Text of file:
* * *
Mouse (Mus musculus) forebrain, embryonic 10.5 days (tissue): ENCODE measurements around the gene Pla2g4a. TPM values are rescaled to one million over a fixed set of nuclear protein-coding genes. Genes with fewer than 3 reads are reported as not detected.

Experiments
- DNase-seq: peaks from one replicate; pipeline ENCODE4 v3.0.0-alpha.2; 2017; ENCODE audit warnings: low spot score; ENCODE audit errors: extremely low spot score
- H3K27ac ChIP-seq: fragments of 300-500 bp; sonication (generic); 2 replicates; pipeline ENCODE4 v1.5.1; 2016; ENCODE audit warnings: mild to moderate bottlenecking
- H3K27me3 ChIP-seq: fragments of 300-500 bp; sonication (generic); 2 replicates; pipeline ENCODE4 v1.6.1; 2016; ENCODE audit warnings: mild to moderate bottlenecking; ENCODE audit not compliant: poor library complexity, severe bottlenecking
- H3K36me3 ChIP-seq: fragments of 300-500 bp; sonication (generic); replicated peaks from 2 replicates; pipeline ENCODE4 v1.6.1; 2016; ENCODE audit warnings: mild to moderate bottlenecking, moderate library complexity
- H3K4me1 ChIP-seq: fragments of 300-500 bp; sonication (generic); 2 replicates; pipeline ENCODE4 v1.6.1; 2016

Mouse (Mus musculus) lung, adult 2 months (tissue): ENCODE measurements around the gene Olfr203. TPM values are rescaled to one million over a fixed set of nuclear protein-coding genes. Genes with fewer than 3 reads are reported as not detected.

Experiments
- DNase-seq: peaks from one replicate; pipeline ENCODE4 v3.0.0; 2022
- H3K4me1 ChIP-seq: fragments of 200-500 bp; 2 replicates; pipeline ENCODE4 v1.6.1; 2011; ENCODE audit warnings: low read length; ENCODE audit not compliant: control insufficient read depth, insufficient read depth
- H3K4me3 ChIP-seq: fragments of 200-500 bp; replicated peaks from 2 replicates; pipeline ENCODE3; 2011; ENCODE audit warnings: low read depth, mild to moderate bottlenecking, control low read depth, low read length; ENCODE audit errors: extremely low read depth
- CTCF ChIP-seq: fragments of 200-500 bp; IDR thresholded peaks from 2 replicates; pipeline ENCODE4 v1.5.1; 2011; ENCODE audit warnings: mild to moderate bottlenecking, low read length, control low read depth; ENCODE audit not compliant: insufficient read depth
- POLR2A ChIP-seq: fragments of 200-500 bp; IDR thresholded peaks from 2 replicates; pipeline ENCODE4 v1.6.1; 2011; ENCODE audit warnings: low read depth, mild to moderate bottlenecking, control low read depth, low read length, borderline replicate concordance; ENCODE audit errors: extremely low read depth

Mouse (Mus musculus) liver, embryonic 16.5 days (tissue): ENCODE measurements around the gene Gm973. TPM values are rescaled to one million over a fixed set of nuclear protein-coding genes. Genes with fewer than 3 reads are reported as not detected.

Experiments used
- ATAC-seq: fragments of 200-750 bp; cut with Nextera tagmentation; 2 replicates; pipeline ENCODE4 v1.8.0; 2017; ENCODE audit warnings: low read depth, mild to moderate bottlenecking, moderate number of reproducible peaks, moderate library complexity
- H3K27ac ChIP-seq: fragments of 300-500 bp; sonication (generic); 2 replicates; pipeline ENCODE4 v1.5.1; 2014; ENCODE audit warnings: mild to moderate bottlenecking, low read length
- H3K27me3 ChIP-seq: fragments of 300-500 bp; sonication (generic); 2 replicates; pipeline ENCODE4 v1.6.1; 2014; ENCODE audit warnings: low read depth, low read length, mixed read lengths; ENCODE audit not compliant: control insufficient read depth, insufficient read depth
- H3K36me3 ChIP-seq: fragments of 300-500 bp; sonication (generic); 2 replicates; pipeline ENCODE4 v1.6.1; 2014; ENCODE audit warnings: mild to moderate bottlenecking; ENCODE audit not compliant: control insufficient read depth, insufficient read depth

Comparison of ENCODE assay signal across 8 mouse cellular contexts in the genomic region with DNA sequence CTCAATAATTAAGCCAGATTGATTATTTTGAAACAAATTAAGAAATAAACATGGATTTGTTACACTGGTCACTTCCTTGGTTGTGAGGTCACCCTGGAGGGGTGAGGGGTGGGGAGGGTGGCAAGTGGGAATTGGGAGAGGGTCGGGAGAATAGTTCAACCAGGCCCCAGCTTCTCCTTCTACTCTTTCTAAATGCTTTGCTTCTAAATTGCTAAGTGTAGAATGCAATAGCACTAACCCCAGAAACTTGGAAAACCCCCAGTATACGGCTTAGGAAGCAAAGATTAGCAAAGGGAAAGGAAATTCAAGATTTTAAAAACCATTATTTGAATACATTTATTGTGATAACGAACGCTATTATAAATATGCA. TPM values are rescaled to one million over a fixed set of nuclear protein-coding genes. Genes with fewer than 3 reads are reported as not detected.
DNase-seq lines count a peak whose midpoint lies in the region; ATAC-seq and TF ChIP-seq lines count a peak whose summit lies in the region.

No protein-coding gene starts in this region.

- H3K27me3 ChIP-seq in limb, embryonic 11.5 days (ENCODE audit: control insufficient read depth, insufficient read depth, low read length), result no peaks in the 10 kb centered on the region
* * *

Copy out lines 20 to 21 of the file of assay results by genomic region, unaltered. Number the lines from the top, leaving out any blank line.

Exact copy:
- H3K36me3 ChIP-seq: fragments of 300-500 bp; sonication (generic); 2 replicates; pipeline ENCODE4 v1.6.1; 2014; ENCODE audit warnings: mild to moderate bottlenecking; ENCODE audit not compliant: control insufficient read depth, insufficient read depth

Comparison of ENCODE assay signal across 8 mouse cellular contexts in the genomic region with DNA sequence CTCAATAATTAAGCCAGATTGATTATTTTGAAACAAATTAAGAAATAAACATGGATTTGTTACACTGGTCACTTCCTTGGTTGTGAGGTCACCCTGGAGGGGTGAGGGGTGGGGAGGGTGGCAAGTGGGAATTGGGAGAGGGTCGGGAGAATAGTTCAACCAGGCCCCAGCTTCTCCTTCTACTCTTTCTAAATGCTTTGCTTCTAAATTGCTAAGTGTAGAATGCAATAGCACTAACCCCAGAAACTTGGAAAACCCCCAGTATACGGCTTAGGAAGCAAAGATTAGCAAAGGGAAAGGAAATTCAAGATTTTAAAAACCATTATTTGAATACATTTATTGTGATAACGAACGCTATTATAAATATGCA. TPM values are rescaled to one million over a fixed set of nuclear protein-coding genes. Genes with fewer than 3 reads are reported as not detected.